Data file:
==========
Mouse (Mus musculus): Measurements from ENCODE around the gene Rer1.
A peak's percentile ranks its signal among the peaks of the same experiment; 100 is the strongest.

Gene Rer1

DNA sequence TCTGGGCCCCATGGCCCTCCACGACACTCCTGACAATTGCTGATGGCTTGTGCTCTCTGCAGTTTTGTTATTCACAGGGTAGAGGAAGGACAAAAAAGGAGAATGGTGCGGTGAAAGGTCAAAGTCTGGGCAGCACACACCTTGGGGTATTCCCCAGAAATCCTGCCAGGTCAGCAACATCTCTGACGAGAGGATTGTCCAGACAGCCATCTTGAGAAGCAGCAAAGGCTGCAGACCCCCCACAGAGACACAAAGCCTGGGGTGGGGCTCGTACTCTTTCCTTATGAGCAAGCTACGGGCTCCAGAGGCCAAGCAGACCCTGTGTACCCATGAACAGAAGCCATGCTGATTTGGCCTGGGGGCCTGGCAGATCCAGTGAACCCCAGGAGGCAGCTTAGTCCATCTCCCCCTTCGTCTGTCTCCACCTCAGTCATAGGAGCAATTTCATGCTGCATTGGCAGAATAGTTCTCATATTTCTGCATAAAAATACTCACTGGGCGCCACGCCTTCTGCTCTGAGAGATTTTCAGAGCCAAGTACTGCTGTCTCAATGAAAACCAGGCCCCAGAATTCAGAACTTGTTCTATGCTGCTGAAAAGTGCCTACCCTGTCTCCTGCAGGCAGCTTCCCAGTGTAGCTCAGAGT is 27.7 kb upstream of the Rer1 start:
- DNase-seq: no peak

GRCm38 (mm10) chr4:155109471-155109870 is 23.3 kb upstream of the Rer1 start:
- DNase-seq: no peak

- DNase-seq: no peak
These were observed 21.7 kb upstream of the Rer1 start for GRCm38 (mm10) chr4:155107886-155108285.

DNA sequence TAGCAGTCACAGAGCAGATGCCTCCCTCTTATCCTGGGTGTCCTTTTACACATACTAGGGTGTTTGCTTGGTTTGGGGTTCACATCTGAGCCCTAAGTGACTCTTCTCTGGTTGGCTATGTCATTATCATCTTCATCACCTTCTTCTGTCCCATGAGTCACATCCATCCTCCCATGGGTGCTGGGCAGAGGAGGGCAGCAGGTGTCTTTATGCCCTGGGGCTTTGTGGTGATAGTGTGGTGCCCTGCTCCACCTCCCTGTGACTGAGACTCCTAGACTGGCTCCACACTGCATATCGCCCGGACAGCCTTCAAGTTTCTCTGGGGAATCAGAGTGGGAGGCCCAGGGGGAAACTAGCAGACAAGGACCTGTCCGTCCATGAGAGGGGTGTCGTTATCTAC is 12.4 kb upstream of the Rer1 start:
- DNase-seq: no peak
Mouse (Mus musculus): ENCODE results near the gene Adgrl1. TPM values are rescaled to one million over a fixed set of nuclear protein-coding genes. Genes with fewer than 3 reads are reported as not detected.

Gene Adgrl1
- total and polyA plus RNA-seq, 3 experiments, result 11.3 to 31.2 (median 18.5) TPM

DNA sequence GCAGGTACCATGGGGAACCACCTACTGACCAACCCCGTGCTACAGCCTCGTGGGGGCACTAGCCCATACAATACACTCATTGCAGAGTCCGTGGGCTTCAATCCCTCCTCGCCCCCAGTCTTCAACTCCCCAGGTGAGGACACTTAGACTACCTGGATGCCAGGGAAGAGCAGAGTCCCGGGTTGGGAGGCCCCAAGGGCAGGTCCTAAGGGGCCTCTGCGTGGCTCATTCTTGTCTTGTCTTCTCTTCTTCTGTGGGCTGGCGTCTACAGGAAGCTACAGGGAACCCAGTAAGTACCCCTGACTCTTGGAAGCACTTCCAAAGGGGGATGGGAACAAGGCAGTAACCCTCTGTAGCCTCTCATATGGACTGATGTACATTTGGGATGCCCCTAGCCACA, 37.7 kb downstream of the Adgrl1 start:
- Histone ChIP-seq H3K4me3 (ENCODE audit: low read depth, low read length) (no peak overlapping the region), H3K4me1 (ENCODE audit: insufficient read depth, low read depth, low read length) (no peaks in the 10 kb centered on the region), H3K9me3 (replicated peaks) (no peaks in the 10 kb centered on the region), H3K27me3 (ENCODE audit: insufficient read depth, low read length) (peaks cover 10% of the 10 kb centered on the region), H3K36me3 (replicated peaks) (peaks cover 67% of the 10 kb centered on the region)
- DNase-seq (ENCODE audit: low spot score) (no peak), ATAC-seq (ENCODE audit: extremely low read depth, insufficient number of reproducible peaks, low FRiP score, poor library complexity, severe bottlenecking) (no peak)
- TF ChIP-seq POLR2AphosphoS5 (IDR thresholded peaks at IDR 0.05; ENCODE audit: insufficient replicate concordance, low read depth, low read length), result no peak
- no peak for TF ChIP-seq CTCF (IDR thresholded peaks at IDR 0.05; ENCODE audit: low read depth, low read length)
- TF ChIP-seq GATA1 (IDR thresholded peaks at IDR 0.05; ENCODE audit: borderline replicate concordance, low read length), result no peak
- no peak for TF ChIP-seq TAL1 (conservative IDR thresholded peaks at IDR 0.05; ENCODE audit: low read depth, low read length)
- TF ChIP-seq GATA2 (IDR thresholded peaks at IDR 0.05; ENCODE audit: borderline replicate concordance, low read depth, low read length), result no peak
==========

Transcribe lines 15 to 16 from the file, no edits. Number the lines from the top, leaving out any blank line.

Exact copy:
DNA sequence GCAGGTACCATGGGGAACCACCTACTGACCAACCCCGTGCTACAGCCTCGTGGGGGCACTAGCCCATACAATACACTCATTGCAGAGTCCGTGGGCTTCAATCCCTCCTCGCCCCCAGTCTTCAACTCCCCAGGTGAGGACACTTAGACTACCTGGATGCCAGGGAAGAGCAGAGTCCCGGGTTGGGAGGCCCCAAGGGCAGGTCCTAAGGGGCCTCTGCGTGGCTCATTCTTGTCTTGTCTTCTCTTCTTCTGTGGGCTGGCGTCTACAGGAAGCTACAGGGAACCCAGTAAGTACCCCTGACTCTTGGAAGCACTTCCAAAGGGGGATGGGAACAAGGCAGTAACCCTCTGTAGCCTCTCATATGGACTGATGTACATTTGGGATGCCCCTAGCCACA, 37.7 kb downstream of the Adgrl1 start:
- Histone ChIP-seq H3K4me3 (ENCODE audit: low read depth, low read length) (no peak overlapping the region), H3K4me1 (ENCODE audit: insufficient read depth, low read depth, low read length) (no peaks in the 10 kb centered on the region), H3K9me3 (replicated peaks) (no peaks in the 10 kb centered on the region), H3K27me3 (ENCODE audit: insufficient read depth, low read length) (peaks cover 10% of the 10 kb centered on the region), H3K36me3 (replicated peaks) (peaks cover 67% of the 10 kb centered on the region)